The rugged terrain of Mammoth Lakes and the surrounding landscape is one of the most picturesque destinations in Eastern California. The rural mountain town, nestled amongst the Eastern Sierra Mountains in Mono County, is probably best known to visitors for its famed downhill skiing on Mammoth Mountain. After years of visiting the ski slopes, I’d heard stories of the area’s lesser known natural wonders; hot springs and other hidden gems scattered across the volcanic caldera. Always up for an adventure, I planned a winter visit to Mammoth with the sole intent of finding these hidden hot springs and uncovering the beauty of this wild part of California.
I began my journey from the town of Mammoth Lakes, where I headed east and then south on the open road. The seemingly endless expanse of high desert plains belied the mystical beauty concealed amongst the sagebrush. I came upon a solitary green church at the intersection of two roads. This was my first clue, and I followed the crossroad for several miles, around a bend, where I was greeted by this view.
Wild Willys Hot Spring
About three miles from the green church I came to a cattle gate and a small dirt road on the right. At the end of the dirt road was the start of a boardwalk. I followed the path to find a hidden oasis; a cluster of natural hot springs flowing straight from the earth. The morning sun glistened between layers of rising steam, inviting me to jump in. The contrast of the warm water against the freezing temperatures outside felt heavenly, and cradled me like a warm blanket. I stayed until my fingers turned pruny and my curiosity for the other pools got the best of me. Although well maintained and regulated, I found the water temperature to vary quite a bit between each pool.
Just a hop, skip, and a jump away was a pool encircled in stones in the form of a heart. The heart pool quickly became my favorite, and I imagine it would be even better shared with someone special. Mindful of the fact that these pools are all natural, I wasn’t put off by a little mud.
A Day At Convict Lake
As the crowds began to fill the springs at Wild Willys, I made my way across the highway to Convict Lake, where I enjoyed the afternoon amongst crystal blue water and the towering peak of Mount Morrison. The story goes that the lake got its name when escaped convicts took refuge there in the 19th century, before being caught in a shootout.
The Crab Cooker Hot Spring
Eager to find more of Mammoth’s hidden hot springs, I ventured back to the green church road. At three miles down I took a left, onto a winding and bumpy gravel path which I followed to its end. Here I came upon a lone rock pool surrounded only by mountains, near and far, in every direction. I counted my blessings as I enjoyed the five star views in solitude.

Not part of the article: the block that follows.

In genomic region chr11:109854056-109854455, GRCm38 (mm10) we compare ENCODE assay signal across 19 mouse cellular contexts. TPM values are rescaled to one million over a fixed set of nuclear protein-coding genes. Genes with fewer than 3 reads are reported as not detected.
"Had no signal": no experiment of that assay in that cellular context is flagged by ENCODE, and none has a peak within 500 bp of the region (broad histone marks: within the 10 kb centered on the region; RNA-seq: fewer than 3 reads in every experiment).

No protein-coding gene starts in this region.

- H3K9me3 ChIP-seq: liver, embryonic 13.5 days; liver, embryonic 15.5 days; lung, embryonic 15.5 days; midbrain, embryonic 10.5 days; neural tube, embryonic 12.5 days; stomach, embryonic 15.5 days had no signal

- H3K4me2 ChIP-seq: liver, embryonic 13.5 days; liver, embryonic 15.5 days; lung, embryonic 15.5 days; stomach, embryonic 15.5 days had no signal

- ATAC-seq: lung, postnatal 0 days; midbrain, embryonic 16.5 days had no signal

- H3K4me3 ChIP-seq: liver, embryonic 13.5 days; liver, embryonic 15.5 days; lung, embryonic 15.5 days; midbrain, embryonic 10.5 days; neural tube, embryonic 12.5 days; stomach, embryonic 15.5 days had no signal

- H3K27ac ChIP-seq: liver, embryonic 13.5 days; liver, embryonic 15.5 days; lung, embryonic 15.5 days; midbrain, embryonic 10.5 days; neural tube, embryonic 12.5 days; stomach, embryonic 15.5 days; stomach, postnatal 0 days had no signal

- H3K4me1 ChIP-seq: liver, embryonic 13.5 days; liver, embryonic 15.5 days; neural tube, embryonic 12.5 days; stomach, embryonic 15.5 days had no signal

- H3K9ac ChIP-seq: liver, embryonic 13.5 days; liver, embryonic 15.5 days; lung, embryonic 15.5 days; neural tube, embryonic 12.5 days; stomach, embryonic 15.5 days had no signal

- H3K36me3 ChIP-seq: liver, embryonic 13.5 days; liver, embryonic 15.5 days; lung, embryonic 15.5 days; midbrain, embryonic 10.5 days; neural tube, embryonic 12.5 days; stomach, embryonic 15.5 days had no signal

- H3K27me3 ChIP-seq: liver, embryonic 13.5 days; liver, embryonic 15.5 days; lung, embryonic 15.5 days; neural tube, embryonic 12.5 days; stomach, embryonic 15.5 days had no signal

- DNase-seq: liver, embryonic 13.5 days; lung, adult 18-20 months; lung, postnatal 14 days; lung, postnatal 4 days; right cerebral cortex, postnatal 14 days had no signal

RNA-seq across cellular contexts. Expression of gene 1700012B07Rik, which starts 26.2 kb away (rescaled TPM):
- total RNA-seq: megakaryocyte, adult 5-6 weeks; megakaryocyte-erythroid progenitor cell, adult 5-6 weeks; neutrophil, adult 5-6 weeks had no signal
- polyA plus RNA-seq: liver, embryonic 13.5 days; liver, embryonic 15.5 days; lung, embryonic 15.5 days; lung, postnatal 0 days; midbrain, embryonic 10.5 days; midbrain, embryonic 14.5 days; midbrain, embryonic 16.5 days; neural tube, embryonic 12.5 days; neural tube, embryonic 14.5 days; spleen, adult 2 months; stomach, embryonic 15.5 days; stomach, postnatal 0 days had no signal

Sunrise on the Caldera
High off of hot springs, the next morning I set out to discover more. I met a group of campers the day prior who had clued me in about another rock tub. It was not on any map but just a short way up the dirt road. I arrived just as the sun broke over the horizon, and stayed for what felt like hours, soaking up the warmth of the spring while watching the golden light spill over the plains. (Update: This pool is now closed as of 2019)
Wild Lands of the Eastern Sierras
Much of the land in the Long Valley Caldera, including that around the hot springs, is Bureau of Land Management land. BLM land is designated as undeveloped public land that can be enjoyed and camped on without a permit, for free. The preservation of these lands is imperative, not just for the benefit of present and future generations, but for the ecosystems in place.
The Rock Tub Hot Spring
Just as the sun began to set below the horizon, I arrived at my final resting spot, a small rock tub aptly named “The Rock Tub”. The small pool was a great place to reflect on the day. Moreover, I felt a sense of appreciation for the millions of years of natural history that gifted the land with these wild gems, of which I was now able to so freely enjoy.
Hot Creek Geological Site
My heart content after two days of soaking in nature’s jacuzzis, I knew there was more terrain to be explored. Not very far from the springs I came upon a scenic wonderland: a volcanic river gorge of turquoise water and travertine rock, shrouded in veils of steam. The thermal waters too hot to swim, I hiked the perimeter of the gorge, humbled in the shadow of the Eastern Sierra mountain peaks.
As I climbed the layers of travertine and looked down upon the bubbling geysers, it felt more like I had landed on the moon than the middle of California.
Mono Lake California
A half hour drive north of town would take me to an ancient shimmering oasis in the dry Great Basin. An otherworldly inland sea dotted with tufa towers, the immense saline lake was hauntingly beautiful, peaceful and still. As I circled the basin I was enveloped by the smell of limestone and salt. The water heavy and slippery to the touch, I imagined it would feel great to submerge myself in the summer months. Much like the other natural wonders of Mammoth, its rich history impressed upon me as I walked the shore. The experience felt like a dream, and upon leaving I was met with a keen sense that I would one day return.